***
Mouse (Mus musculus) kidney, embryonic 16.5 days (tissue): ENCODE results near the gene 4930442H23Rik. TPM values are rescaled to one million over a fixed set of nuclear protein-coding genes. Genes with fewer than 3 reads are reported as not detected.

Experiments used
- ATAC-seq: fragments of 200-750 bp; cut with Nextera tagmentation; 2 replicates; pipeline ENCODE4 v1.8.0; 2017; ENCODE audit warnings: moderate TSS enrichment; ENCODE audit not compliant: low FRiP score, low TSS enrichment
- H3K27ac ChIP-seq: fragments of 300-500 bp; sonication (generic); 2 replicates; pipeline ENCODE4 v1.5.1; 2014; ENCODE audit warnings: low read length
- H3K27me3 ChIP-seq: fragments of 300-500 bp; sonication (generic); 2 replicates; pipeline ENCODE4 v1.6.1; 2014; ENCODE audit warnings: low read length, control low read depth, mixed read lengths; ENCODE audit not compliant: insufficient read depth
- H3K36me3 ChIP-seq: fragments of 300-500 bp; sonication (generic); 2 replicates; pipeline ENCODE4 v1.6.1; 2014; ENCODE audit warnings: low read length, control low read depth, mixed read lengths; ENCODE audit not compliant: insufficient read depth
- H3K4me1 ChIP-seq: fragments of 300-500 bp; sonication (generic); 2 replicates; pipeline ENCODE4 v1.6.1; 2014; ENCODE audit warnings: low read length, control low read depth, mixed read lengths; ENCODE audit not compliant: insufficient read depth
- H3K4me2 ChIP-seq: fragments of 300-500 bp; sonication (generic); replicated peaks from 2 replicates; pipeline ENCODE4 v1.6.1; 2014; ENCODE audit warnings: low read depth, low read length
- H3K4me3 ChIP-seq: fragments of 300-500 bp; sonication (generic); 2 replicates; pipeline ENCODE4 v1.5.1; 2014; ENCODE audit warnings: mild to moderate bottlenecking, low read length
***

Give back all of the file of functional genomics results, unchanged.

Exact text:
Mouse (Mus musculus) kidney, embryonic 16.5 days (tissue): ENCODE results near the gene 4930442H23Rik. TPM values are rescaled to one million over a fixed set of nuclear protein-coding genes. Genes with fewer than 3 reads are reported as not detected.

Experiments used
- ATAC-seq: fragments of 200-750 bp; cut with Nextera tagmentation; 2 replicates; pipeline ENCODE4 v1.8.0; 2017; ENCODE audit warnings: moderate TSS enrichment; ENCODE audit not compliant: low FRiP score, low TSS enrichment
- H3K27ac ChIP-seq: fragments of 300-500 bp; sonication (generic); 2 replicates; pipeline ENCODE4 v1.5.1; 2014; ENCODE audit warnings: low read length
- H3K27me3 ChIP-seq: fragments of 300-500 bp; sonication (generic); 2 replicates; pipeline ENCODE4 v1.6.1; 2014; ENCODE audit warnings: low read length, control low read depth, mixed read lengths; ENCODE audit not compliant: insufficient read depth
- H3K36me3 ChIP-seq: fragments of 300-500 bp; sonication (generic); 2 replicates; pipeline ENCODE4 v1.6.1; 2014; ENCODE audit warnings: low read length, control low read depth, mixed read lengths; ENCODE audit not compliant: insufficient read depth
- H3K4me1 ChIP-seq: fragments of 300-500 bp; sonication (generic); 2 replicates; pipeline ENCODE4 v1.6.1; 2014; ENCODE audit warnings: low read length, control low read depth, mixed read lengths; ENCODE audit not compliant: insufficient read depth
- H3K4me2 ChIP-seq: fragments of 300-500 bp; sonication (generic); replicated peaks from 2 replicates; pipeline ENCODE4 v1.6.1; 2014; ENCODE audit warnings: low read depth, low read length
- H3K4me3 ChIP-seq: fragments of 300-500 bp; sonication (generic); 2 replicates; pipeline ENCODE4 v1.5.1; 2014; ENCODE audit warnings: mild to moderate bottlenecking, low read length